Sorry for the thumbnail but the above is a classic image of LBJ attributed to the pain and frustration he felt over the quagmire of Vietnam. I’m working on my Mac and my eye is hurting again so I don’t have the patience right now to figure out how to enlarge it. You get the picture though.
What we can ask here in chapter 26, Monday for B day and Tuesday for A day, is the extent to which JBJ and JFK and their advisors can be held responsible for the debacle of the American entry in Vietnam.
Remember it is of course in Kissinger’s interest to point out, rightly, that the American entrance into the conflict was not Nixon’s nor his, so when he discusses the change in perspective from Eisenhower to Kennedy, when he points out that McNamara “wrongly” (knowledge claim/TOK) beileved “general war was unthinkable” and that Khrushchev’s speech was pointed at China, not at Vietnam, and the even China’s position vis-a-vis Vietnam was misconstrued, it is all conveniently self-serving. “Look at the mess they made”, Kissinger might say, “and left us to clean up”.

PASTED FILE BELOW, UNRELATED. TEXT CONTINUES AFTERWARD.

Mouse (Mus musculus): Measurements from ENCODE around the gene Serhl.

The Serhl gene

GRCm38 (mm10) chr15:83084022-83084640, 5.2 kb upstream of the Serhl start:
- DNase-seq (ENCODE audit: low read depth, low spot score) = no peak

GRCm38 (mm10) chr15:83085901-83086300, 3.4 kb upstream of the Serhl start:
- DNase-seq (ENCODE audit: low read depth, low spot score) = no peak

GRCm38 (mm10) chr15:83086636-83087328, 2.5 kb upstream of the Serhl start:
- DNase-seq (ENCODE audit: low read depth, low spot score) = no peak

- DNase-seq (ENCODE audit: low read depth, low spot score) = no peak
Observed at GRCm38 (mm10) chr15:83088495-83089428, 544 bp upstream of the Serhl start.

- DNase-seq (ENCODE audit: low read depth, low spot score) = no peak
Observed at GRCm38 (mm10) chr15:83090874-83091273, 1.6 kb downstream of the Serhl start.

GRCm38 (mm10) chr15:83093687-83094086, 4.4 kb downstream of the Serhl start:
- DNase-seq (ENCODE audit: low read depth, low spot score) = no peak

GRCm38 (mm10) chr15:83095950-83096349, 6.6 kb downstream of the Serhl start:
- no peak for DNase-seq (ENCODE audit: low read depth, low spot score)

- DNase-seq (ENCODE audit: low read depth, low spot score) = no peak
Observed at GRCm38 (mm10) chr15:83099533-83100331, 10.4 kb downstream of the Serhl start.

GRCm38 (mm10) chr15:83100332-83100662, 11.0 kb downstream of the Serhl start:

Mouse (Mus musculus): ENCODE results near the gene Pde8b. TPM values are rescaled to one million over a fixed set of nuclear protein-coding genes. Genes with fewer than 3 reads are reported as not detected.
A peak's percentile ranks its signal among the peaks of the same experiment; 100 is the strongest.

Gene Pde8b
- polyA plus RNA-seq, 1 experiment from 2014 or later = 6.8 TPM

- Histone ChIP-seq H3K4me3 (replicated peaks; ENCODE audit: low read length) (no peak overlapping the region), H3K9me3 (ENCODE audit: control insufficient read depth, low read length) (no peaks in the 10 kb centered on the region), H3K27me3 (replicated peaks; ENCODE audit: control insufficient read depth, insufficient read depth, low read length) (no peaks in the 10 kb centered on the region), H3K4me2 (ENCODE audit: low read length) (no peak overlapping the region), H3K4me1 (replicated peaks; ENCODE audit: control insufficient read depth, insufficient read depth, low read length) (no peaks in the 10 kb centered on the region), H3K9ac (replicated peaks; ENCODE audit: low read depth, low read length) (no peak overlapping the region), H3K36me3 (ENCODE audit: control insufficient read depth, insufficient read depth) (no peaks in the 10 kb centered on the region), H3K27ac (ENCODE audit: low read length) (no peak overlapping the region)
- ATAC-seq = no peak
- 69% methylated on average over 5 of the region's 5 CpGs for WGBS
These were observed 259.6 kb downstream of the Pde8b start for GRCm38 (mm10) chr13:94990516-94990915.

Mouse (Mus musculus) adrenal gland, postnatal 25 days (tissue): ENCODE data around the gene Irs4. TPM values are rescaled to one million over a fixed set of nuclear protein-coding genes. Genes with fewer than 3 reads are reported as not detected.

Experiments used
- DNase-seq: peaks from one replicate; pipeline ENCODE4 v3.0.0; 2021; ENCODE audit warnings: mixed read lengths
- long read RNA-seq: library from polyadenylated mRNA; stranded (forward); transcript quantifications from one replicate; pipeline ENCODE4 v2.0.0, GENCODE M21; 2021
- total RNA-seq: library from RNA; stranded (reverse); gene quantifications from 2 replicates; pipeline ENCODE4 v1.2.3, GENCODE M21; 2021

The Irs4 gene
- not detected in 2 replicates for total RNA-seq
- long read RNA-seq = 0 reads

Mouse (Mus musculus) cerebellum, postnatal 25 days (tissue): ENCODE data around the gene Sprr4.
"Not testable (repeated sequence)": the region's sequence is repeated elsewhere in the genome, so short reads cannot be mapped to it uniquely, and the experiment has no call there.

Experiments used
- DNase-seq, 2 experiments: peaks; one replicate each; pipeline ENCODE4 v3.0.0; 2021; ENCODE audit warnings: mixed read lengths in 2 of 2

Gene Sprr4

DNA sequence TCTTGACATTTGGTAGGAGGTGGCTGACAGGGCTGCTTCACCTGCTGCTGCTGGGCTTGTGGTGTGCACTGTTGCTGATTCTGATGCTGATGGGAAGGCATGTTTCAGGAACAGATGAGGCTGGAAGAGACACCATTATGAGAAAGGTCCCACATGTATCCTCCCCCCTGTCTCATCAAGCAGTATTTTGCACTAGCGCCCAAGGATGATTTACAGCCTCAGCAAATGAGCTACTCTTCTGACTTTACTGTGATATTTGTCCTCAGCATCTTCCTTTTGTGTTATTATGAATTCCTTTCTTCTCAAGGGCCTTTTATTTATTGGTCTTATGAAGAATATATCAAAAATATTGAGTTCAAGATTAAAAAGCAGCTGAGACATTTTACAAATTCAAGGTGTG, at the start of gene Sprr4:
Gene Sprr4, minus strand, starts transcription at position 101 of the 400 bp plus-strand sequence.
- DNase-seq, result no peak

Kissinger’s detractors (see Hitchins book cover in previous post) would argues that half the names in the Vietnam Veteran’s Memorial Wall came on his watch and that the expansion of the war into Cambodia amounted to a criminal activity. Furthermore they would argue a point which Kissinger counters (though not in great detail) in the next chapter that the settlement reached in 1972 could have been reached in 1968.
For purposes here you would do well to respond to the above query. To what extent were JFK and LBJ responsible for the American War in Vietnam becoming what it became?